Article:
There are a lot of goodies for aggressive decks of white and red stripes in Kaladesh. Vehicles give any aggressive deck a way to hedge against sweepers and still deal a lot of damage in a timely manner. While Mono-White Humans loses enough steam that it can’t be a straight port, many of the principles can still be applied to the new format. The key difference is that the structure of its post-board games will be the norm in the new format. Slower, steady pressure—instead of overwhelming opponents before they have a chance to play a game at all.
Just looking at white, Toolcraft Exemplar is an underwhelming card in the normal Humans deck—but if you plan on playing 10-12 Vehicles/equipment, it suddenly seems far more interesting. Smuggler’s Copter is an evasive creature that can be turned on by any of your weak creatures once they can no longer attack effectively. It also allows you to dig and pitch lands for more action. Trusty Companion is probably too narrow to see play, but is another 3-power option that turns on any Vehicle you may want to play.
In red, Inventor’s Apprentice is another option if you go heavier on the red and Vehicles. As you’ve seen, a 2/3 does a far better job of getting in without threat of dying than X/2s. In a red-based aggro deck, she’s a slam dunk, just because of the sheer number of bad early creatures. You can kill your opponent’s blockers, but you also have a limited number of removal spells, so naturally bigger minions help conserve your resources.
Both Artificers remind me of Reckless Waif—along with the power of Vehicles, they could easily make up for the losses from the Humans deck. If you want to look into W/R, then you’ll find even more potential additions along with a much needed improvement to the mana base. Veteran Motorist is one of the most flavorful cards and does everything you could want. For just 2 mana you get a reasonable body, smooth your next few draws and boost any Vehicles you may have lying around later.
Aether Hub is the unsung hero of the set for enemy-colored aggression. Tendo Ice Bridge would’ve been playable enough, but Tendo Ice Bridge with upside is just what this deck wants. If you play any other energy creators you can continue to use Aether Hub as a W/R land, and if you need that 4th damage off Harnessed Lightning you can get it. Same goes for any other energy synergies the deck may end up with.
Essentially you go from a barely playable mana base for W/R with 8 duals to:
That’s 12 red sources before touching Mountains. You don’t risk a lot outside of weird keeps with double Aether Hub or Spires. The question then becomes what balance you want between the artifacts and the artificers to consistently use them while not flooding on Vehicles and equipment.
R/W Artifact Aggro
Remember that Clues help out your artifact count, so Thraben Inspector gets even better in these builds. The main reason I don’t max out on him is because of room—there’s simply not enough to cut unless Pia or Chandra leave and the cards are so strong I am loathe to do that. Plus, while the mana got better for this deck, it still feels a way off from some of the consistent mana bases we’ve had in the past.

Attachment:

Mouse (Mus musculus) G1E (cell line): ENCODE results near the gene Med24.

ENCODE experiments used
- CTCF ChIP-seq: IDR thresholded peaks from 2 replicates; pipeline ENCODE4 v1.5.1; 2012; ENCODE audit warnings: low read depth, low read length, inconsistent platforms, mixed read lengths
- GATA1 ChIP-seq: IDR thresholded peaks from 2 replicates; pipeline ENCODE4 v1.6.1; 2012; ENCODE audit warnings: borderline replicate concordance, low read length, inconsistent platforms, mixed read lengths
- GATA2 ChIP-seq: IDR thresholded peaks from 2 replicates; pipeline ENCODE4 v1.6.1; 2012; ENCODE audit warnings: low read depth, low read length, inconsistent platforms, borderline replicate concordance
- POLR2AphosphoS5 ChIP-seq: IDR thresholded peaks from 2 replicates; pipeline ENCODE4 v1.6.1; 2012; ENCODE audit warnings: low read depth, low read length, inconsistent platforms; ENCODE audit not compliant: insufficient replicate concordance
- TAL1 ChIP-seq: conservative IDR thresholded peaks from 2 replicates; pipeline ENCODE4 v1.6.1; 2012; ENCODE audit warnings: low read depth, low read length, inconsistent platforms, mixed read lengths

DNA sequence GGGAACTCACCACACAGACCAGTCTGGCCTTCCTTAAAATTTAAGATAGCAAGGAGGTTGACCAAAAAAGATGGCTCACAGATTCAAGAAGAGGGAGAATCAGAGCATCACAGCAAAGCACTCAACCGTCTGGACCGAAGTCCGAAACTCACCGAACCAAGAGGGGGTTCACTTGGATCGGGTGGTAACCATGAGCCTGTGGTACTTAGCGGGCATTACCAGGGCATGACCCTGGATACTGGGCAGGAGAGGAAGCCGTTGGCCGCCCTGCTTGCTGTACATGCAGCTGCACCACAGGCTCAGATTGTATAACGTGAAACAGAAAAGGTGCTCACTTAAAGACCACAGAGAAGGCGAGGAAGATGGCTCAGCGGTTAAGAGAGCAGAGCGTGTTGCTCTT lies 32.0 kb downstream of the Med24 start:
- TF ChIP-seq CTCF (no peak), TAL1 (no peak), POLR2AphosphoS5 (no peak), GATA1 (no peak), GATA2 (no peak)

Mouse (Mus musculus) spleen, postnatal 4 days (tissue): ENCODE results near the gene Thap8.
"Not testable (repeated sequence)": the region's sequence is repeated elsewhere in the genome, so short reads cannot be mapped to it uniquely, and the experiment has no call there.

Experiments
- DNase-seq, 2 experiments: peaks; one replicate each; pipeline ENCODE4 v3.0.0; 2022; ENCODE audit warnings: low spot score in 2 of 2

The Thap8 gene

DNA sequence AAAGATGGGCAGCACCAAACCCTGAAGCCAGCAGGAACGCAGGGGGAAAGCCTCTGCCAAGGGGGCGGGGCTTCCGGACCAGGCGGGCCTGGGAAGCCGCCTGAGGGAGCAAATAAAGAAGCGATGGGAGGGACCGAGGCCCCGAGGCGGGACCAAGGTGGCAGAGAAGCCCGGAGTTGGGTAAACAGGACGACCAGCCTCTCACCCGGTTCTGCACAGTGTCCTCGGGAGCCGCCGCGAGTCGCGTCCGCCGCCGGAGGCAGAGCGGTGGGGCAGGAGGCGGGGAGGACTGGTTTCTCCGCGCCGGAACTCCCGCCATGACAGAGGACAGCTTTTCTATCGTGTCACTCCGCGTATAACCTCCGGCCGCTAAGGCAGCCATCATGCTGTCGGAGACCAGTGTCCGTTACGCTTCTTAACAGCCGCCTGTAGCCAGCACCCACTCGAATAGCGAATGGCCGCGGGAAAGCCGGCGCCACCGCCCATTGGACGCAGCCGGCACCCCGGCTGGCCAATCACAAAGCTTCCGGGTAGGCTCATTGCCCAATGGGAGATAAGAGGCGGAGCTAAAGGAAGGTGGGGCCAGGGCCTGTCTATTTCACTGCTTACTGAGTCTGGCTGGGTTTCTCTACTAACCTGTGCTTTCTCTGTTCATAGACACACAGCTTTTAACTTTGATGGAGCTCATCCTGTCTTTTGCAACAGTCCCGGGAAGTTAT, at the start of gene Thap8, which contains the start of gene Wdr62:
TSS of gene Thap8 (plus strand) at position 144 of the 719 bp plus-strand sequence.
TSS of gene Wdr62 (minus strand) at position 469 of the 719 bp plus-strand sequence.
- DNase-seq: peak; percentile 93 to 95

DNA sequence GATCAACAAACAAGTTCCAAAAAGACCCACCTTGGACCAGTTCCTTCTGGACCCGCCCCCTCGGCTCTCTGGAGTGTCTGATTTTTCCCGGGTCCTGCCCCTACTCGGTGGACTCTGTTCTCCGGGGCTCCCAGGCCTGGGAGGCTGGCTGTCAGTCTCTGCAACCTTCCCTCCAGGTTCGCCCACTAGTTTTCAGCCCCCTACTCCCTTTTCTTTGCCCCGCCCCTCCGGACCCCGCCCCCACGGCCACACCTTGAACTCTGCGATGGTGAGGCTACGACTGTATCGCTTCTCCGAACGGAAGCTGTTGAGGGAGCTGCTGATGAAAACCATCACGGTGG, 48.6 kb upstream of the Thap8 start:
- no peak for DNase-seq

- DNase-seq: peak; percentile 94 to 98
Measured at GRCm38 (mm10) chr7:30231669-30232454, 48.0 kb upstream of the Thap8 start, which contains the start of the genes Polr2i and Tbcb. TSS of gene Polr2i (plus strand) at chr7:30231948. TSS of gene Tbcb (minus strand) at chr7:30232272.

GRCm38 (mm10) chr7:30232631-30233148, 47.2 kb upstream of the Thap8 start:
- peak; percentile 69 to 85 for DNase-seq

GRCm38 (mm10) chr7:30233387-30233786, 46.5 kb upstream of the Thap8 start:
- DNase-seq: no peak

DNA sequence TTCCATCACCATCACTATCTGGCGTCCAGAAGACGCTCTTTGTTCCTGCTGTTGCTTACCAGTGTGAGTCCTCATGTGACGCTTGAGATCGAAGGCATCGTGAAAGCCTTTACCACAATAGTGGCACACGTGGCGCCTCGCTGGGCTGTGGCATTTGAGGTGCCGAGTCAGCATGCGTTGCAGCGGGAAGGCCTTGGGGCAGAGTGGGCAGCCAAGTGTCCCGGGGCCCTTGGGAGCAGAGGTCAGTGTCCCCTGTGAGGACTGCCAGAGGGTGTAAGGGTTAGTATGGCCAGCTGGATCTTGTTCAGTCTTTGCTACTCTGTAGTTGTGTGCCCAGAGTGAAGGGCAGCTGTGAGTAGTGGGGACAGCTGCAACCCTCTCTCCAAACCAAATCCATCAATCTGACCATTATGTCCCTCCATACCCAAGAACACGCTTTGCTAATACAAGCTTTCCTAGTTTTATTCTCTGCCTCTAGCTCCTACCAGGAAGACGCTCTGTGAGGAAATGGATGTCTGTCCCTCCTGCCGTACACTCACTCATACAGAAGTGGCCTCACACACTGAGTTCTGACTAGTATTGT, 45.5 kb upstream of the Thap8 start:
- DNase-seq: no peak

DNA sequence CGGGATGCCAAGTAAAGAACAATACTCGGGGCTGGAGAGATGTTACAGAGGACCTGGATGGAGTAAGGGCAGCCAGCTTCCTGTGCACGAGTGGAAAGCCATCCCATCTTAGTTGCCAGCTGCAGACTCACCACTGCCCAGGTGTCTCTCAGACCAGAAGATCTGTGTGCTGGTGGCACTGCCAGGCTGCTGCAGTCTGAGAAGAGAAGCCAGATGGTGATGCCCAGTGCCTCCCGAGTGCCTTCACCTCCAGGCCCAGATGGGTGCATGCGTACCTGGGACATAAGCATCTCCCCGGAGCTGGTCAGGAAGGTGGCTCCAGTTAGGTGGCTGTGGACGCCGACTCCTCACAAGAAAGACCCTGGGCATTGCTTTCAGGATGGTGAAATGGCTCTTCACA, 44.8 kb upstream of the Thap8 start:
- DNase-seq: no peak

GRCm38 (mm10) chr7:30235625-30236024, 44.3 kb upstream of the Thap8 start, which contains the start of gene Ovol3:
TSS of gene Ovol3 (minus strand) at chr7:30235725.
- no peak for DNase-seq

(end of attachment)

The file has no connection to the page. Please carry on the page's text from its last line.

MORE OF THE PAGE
Veteran Motorist and Voltaic Brawler are both cards that feel extremely powerful in their respective aggressive decks. Even with only 8 Vehicles in the W/R deck, just netting a 3/1 scry 2 creature for 2 mana is pretty solid. Sylvan Advocate is still around to brick-wall people. Pia Nalaar is a card that wouldn’t make the cut on stats alone, but the random utility she provides can’t be underestimated. I’ve seen a bunch of lists with a playset of her to start with, and that could be the better option over additional early drops.
Neither of these decks can jam an aggressive enough low curve to run people over before they get situated. The big difference between aggro in this Standard and the past Standard is that you exchange burst damage for continued evasion and bigger creatures down the road. Translating your 1-drop into a 3/3 flying looter or a Thalia into a flying Inferno Titan is a huge difference in how boards will develop.
What I like about the U/W deck is just how many good cards you can run. You have the classic setup of Reflector Mage, Spell Queller, and Gideon, and the new power couple of Smuggler’s Copter and Skysovereign. The biggest drawback to this type of build is that you aren’t doing anything inherently broken. Decks like U/Gx emerge and G/B Delirium both have Emrakul endgames and Ishkanah is tough to deal with. A lot of this is dependent on how good tempo decks are in the new Standard format.
These are just the beginnings of the format though—now that the full spoiler is out, we can better dissect the new mechanics, like energy. Developing lists around these is going to take a lot more time, and should be interesting to see play out. Still, as we’ve seen in the past, starting with the basic aggro strategies for week 1 of a new format shouldn’t be underestimated.